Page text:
By 2026, China anticipates moving some 250 million people from the country’s rural areas into its burgeoning megacities.
The idea is to stimulate the nation’s economic growth.
China hopes that by bringing more people into urban areas, the nation will enjoy big boosts in its ability to both make and sell goods. Its current reputation — a low-quality exporter of cheap clothes and consumer goods — could soon fade away.
But challenges there are aplenty.
To get a sense of whether China has doomed itself with its own ambition, Tech Insider spoke with Warren Karlenzig, a 25-year-veteran in the field of urban sustainability, and Emma Stewart, head of sustainability solutions for the software company Autodesk.
Karlenzig and Stewart pointed to several key variables that China must account for if it wants to avoid disaster.
Here are their considerations:
4. Recycling and waste dumping laws
Pollution is a vexing problem for China, Karlenzig says. Companies of all sizes leave their waste on the sides of roads, in fields, and even bodies of water — all with little to no oversight.
“China’s had such a massive economic boom, it’s been hard for authorities to keep up,” explains Karlenzig. “One thing China can do is get a better handle on its pollution and waste and come up with better strategies for regulation.”
That means more recycling laws and greater enforcement of the existing anti-dumping laws. A country whose main goal is expansion can’t do so if the very thing that keeps it alive — clean, safe drinking water — disappears.
3. Pedestrian-friendly cities
With more bodies darting between cities, roadways are bound to clog. To get people out of their cars, Karlenzig says that China’s megacities — those with more than 10 million people — have to adopt the bike- and pedestrian-friendly strategies of Tokyo, Copenhagen, and Stockholm.
Autodesk is currently working on a solution from the software side, Stewart says. It’s called Project Commuter, and it models railway congestion and pedestrian volume to help people make smarter commutes and avoid crowded places. Traditional models only account for congestion from single-occupancy vehicles, Stewart says.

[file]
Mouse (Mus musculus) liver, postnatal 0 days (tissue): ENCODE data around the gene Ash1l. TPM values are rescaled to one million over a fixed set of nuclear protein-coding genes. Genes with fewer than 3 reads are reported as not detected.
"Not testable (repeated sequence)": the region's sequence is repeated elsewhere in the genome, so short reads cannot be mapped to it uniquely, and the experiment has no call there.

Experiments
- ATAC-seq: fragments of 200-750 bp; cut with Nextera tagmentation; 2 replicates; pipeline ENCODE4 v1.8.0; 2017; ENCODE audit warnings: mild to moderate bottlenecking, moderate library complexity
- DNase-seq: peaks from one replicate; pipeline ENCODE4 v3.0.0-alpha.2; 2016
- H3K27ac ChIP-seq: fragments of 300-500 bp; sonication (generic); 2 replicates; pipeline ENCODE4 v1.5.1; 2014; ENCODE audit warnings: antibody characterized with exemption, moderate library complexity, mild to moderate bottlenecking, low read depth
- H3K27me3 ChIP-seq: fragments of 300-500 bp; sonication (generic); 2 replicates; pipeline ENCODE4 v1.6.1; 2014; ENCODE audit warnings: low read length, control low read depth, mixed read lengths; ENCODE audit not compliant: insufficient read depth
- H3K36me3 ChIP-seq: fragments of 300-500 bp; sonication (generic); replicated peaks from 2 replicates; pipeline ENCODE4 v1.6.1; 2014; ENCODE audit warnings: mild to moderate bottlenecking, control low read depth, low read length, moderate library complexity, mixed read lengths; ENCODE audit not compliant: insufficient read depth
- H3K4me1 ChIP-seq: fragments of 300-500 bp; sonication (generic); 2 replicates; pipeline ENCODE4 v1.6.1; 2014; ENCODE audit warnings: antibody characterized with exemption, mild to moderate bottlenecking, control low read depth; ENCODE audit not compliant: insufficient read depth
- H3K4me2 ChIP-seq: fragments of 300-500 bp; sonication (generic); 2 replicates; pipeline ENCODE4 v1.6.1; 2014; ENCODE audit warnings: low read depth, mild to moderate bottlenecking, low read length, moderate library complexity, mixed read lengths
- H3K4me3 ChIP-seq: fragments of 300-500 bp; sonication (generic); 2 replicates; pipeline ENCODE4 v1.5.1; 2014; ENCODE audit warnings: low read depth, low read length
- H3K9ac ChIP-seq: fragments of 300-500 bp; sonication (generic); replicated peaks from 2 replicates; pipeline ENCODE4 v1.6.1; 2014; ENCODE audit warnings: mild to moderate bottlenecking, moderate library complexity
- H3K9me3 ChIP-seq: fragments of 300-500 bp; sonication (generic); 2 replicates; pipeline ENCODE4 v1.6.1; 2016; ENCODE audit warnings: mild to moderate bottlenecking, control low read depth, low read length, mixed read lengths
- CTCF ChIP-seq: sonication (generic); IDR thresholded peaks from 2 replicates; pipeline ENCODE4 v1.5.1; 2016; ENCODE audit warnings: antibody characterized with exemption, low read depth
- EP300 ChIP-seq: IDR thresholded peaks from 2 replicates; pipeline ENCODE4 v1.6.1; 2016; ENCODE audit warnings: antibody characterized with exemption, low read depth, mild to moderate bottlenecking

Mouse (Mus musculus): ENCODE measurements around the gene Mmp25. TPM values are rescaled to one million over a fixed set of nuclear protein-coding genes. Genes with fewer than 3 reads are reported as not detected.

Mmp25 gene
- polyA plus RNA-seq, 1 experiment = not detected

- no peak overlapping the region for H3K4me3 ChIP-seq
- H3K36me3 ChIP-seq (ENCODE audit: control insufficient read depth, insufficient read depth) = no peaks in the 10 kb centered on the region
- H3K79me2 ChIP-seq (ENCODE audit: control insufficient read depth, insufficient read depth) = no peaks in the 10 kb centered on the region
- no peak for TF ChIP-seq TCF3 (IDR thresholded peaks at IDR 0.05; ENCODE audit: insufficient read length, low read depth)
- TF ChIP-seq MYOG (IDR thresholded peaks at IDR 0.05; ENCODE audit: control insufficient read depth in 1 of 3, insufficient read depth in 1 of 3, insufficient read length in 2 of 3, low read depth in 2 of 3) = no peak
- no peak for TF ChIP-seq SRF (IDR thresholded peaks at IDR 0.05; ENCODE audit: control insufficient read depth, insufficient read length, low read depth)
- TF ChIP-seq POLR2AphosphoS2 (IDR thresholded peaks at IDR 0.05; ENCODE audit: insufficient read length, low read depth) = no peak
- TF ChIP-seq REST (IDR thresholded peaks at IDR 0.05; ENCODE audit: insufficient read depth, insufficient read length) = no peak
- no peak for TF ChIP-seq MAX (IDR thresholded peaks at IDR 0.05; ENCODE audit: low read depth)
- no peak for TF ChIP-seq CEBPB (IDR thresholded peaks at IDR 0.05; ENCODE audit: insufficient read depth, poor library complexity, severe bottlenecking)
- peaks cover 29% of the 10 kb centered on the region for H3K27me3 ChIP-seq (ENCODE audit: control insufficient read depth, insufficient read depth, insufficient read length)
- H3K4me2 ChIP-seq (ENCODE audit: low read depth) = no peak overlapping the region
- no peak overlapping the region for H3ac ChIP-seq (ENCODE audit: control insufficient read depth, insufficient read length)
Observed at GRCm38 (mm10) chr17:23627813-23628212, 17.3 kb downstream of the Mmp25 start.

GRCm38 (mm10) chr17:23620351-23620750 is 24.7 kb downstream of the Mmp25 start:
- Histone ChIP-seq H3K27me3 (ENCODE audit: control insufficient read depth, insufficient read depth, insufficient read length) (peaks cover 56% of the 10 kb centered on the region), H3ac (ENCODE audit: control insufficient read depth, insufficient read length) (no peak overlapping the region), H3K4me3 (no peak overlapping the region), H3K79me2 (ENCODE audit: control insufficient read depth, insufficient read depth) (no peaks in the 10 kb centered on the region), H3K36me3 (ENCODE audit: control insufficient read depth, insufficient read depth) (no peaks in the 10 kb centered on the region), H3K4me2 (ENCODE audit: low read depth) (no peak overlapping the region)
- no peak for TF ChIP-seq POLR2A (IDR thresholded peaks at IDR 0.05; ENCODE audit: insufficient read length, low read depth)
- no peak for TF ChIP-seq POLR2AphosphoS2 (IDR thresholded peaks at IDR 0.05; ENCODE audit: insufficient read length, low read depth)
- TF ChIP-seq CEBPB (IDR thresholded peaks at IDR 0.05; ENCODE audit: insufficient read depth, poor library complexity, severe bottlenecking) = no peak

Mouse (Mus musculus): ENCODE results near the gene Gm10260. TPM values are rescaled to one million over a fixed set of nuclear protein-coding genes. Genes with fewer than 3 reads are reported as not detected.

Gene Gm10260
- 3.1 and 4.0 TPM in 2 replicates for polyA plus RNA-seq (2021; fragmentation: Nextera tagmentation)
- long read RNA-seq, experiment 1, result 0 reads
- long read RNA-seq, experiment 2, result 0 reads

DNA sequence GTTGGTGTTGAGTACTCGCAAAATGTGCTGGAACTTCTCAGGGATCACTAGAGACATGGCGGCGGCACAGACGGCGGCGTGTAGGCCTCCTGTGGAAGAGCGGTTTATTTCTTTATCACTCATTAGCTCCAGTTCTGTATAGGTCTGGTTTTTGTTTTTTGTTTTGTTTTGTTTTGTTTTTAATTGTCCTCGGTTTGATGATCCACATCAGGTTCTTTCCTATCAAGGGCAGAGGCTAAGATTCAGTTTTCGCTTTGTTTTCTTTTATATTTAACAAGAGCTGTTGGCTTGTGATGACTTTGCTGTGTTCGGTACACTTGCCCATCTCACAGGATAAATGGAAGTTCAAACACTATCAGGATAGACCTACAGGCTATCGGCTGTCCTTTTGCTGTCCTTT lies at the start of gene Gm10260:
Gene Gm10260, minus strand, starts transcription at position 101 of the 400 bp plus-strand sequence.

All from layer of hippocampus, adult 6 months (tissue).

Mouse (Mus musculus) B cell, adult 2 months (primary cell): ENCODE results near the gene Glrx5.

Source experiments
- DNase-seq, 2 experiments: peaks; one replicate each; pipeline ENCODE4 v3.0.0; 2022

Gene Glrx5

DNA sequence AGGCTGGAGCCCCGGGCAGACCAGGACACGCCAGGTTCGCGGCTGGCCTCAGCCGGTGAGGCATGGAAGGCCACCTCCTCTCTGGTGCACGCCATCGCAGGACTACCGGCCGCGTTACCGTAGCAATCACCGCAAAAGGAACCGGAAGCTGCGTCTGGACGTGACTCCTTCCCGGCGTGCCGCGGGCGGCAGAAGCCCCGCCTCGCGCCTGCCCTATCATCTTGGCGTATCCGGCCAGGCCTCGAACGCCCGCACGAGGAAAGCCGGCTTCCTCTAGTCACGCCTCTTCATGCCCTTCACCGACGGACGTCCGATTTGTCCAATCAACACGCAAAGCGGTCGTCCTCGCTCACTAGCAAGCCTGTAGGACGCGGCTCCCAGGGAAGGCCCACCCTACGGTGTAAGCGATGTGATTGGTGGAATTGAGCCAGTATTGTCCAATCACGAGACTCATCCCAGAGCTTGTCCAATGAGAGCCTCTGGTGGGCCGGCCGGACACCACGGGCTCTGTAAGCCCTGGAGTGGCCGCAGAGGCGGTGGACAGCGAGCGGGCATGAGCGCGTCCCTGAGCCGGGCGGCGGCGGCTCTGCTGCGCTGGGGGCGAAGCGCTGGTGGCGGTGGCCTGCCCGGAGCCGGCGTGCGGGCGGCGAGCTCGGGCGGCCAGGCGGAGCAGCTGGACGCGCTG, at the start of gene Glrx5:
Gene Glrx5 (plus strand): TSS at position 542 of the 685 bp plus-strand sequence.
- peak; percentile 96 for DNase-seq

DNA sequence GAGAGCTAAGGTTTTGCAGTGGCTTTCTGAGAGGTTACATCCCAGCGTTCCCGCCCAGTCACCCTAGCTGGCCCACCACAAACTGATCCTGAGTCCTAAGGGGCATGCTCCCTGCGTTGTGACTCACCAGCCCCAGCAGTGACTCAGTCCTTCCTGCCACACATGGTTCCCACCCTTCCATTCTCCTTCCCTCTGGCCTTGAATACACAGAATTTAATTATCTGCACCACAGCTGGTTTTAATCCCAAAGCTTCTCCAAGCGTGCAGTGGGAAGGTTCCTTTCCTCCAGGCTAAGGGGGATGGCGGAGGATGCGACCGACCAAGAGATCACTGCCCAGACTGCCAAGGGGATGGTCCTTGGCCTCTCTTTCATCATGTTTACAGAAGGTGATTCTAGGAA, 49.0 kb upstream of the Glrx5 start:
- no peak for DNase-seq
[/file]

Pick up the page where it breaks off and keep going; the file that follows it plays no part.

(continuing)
“We’re hopeful it will allow the Chinese, among others,” she explains, “to get a better handle on the mix of transportation modes they should be using to account for growth in ridership, as well as more and more congested roads.”
2. Renewable energy
The worldwide problem of energy efficiency will be felt most strongly in China, according to both experts. Buildings lack essential components, such as insulation and dual-glazed windows, to keep heat in or out. Even if China is the world’s leading producer of wind energy, Karlenzig says, most of it gets wasted because it’s harnessed too far from metropolitan areas.
He recommends the use of microgrids, which offer a placement to centralised electricity grids. They can be set up remotely where wind energy is stored, and easily transferred when it’s time to draw power.
1. Water scarcity
China’s northern regions are far more arid than its southern regions, and the aquifers are quickly depleting, Karlenzig says. While the country has started transporting water from the south to the north, it won’t be able to meet even the current population growth, let alone future plans.
China needs sustainability, and Karlenzig points to infrastructure that can capture rainwater.
In Singapore, for example, half the land area has been equipped to capture the 94 inches of rain it receives each year. The measure saves roughly 8 cents per cubic meter over drinkable water and provides a third of the area’s water supply.
If Beijing and other urban areas want to expand by the millions, Karlenzig says, they’d better start seeing themselves as sponges.
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